At that time all the mailboats calling at Kingston were wood burning vessels as coal had not yet come into use, and for several years Robert had the contract to supply them with wood at the Kingston port. He also had the contract to supply wood to the penitentiary and, as he found the sailing vessels were too slow and uncertain, he established a shipyard on the farm where Home's Bay entered the land and there, in 1869 his shipyard built a steam barge of 105 net tons, naming it 'R. Anglin' after his father. He also built a tow barge calling it after his infant daughter 'Minnie Frances' (1231), and with this outfit he was able to take care of his contracts. He also built another tow barge but, when on its maiden trip for a load of wood for W.B. and S. Anglin, it caught fire and was a total loss. When the main boats were changed to coal burning vessels, the wood business fell off and Robert sold his boats. However, they continued to ply the Rideau Canal from Ottawa to Kingston and across Lake Ontario to Oswego, New York for some years, still carrying the names 'R. Anglin' and 'Minnie Frances'.

A letter7 from Robert in Brewer's Mills to one of his sisters, (perhaps Jane - it is not clear from the letter) in January, 1862 expresses concern over deteriorating relations between Canada and the United States. He says,

"In fact, everything American is looked down upon here in Canada. People seem to have no faith in what was formerly and never will be again called the United States. The insolence and contempt with which the American people ... have always shown to England and her government ever since Americans gained their independance has stirred up a feeling of hostility in England and Canada which will be the means causing a war between the two country's. The people on this side are all in arms, organizing companies, drilling day and night, strengthening their fortifications on a gigantic scale. Soldiers by thousand's arriving every week from England also guns and amunition in proportion."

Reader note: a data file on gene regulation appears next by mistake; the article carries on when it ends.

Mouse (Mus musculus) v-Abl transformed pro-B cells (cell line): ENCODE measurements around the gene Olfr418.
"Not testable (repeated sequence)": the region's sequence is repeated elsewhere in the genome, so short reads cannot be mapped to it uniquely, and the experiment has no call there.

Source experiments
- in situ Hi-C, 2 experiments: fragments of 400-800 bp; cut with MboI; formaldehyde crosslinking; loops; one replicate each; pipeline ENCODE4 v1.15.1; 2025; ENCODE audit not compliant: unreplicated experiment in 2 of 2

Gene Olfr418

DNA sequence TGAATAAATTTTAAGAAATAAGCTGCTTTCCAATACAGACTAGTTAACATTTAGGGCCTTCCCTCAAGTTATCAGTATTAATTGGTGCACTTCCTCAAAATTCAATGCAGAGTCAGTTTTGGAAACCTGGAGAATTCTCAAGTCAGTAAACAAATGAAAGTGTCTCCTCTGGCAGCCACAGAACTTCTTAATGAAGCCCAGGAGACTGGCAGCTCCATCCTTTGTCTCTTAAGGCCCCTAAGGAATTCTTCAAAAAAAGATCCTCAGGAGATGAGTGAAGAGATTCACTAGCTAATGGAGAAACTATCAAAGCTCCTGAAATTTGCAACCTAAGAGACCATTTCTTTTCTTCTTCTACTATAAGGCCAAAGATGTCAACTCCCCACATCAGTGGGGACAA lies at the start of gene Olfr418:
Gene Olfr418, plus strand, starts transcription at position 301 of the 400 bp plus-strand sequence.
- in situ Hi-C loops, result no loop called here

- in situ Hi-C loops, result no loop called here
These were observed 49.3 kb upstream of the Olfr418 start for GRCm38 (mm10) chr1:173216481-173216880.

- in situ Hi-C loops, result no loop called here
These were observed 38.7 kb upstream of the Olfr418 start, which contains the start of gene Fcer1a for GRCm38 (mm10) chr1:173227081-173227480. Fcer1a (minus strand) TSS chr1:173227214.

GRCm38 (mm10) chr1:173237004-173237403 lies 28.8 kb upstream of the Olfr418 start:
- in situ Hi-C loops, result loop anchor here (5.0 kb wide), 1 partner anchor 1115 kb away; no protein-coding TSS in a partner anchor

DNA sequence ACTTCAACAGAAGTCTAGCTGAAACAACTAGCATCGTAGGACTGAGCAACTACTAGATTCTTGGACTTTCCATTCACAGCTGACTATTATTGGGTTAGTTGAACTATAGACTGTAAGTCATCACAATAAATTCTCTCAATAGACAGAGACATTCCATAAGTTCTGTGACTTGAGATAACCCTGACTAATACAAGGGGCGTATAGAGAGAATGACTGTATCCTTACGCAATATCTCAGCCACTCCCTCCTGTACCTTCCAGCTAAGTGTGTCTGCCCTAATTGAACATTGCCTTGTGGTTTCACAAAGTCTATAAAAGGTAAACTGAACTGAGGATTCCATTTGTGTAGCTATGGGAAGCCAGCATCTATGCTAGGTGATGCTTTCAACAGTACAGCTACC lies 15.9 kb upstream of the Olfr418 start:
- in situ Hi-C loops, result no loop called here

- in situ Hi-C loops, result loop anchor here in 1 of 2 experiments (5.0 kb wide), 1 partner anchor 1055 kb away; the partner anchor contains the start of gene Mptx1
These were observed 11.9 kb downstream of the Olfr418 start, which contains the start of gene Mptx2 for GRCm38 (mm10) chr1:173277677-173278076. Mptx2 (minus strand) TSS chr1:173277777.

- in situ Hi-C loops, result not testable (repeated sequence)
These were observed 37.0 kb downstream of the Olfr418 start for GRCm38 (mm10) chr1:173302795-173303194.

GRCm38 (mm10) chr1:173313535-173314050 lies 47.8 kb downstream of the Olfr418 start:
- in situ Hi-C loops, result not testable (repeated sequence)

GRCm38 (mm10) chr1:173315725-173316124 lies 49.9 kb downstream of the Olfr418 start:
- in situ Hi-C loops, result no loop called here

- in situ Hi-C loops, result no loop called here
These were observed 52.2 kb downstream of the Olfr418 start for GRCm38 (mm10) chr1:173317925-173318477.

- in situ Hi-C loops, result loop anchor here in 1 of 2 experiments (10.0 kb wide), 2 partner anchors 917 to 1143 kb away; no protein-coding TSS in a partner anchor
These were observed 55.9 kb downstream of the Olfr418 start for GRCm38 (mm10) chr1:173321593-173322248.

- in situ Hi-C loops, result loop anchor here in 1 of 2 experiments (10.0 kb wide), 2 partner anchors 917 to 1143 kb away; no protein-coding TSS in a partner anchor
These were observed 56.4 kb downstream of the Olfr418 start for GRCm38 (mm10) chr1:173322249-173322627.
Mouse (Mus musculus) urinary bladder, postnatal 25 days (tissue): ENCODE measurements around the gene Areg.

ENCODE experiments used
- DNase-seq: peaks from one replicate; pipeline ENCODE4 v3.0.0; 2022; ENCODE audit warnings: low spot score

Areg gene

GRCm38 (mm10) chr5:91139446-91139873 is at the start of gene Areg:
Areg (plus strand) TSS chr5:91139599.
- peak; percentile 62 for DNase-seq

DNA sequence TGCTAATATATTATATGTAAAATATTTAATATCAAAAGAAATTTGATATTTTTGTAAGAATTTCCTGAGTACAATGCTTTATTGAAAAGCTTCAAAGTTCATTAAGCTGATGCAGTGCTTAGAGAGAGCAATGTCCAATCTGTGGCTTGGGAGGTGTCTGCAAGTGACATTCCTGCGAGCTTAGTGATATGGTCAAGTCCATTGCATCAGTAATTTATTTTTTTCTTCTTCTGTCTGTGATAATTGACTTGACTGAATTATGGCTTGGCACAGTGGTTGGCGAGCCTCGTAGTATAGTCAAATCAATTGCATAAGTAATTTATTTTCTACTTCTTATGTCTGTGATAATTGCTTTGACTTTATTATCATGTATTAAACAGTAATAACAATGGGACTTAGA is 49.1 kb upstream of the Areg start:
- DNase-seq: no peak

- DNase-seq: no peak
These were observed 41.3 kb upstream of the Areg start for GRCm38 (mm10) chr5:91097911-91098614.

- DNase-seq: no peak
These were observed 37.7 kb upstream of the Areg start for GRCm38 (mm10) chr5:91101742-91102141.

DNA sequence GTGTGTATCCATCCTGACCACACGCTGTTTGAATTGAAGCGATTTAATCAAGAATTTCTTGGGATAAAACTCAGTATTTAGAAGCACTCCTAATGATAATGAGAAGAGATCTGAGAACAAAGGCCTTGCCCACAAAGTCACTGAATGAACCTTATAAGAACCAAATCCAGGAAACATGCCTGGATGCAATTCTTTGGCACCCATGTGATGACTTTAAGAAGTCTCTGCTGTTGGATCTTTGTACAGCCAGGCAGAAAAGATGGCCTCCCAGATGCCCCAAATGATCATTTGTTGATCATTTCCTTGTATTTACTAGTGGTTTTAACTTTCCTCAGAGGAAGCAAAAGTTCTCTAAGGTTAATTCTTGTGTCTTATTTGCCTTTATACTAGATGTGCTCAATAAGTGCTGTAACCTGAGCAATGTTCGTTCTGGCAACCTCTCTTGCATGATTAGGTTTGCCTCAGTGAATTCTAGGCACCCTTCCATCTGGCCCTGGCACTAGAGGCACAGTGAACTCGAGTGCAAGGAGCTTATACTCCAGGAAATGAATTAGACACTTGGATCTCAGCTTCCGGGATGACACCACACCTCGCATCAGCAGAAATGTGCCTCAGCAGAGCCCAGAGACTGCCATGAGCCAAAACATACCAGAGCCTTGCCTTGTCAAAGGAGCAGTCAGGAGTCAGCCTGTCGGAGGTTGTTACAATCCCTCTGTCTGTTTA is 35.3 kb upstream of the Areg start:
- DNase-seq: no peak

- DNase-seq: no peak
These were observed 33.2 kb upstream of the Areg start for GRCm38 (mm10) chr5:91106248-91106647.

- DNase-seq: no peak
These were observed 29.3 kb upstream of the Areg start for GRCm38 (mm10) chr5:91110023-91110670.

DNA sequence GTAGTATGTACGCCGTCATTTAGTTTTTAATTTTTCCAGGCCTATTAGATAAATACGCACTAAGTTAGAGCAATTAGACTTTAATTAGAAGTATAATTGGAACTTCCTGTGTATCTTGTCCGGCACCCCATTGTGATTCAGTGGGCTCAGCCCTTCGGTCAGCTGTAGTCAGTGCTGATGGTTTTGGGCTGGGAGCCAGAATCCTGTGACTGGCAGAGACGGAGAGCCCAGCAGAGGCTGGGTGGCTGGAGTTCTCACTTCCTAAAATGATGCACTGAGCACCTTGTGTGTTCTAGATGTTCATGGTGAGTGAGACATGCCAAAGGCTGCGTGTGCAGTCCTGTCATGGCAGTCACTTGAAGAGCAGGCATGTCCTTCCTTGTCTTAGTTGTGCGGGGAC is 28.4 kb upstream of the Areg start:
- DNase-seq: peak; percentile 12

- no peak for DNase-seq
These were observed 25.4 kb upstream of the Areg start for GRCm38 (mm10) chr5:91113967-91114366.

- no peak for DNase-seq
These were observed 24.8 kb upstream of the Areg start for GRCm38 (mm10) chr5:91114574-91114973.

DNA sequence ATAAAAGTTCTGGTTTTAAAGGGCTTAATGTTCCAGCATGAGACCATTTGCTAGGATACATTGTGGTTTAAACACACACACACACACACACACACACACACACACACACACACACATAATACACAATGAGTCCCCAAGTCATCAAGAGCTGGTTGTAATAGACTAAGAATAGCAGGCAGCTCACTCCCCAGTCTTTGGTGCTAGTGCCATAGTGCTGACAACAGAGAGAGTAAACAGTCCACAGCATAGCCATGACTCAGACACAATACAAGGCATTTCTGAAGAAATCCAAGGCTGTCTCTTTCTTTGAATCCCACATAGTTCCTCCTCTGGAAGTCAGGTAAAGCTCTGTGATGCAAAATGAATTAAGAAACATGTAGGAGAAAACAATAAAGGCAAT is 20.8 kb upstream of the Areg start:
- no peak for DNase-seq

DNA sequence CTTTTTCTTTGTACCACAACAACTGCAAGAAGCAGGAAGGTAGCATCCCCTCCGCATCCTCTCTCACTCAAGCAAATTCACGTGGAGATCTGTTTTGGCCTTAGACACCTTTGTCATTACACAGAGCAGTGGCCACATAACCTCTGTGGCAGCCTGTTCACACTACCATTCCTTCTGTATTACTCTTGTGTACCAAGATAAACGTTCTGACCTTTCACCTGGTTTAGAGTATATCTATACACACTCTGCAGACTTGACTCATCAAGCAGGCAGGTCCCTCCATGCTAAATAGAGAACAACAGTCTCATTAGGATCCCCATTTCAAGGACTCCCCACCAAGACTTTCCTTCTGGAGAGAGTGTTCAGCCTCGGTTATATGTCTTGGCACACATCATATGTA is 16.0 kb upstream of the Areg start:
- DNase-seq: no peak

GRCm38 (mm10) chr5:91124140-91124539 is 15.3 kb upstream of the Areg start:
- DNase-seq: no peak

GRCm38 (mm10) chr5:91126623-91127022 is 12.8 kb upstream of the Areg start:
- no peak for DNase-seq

After his parents' death, the selling of the Brewer's Mills property, and his appointment in 1891 as lockmaster, statistical officer and collector of canal tolls at Kingston Mills he moved his family to Kingston Mills, where he not only conducted his business well but served his community in administrative ways with imagination and efficiency.

At that time, in the late 19th and early 20th centuries, extensive responsibilities were placed on the shoulders of the Lockmasters. They governed over the lock labourers, kept the station's accounts, were held accountable for the condition of the station and its works, and were responsible for the regulation of water levels and flow. Lockages were performed on demand at any time, Sundays excepted. Thus the Lockmaster was on call 24 hours a day, six days a week throughout the entire navigation season.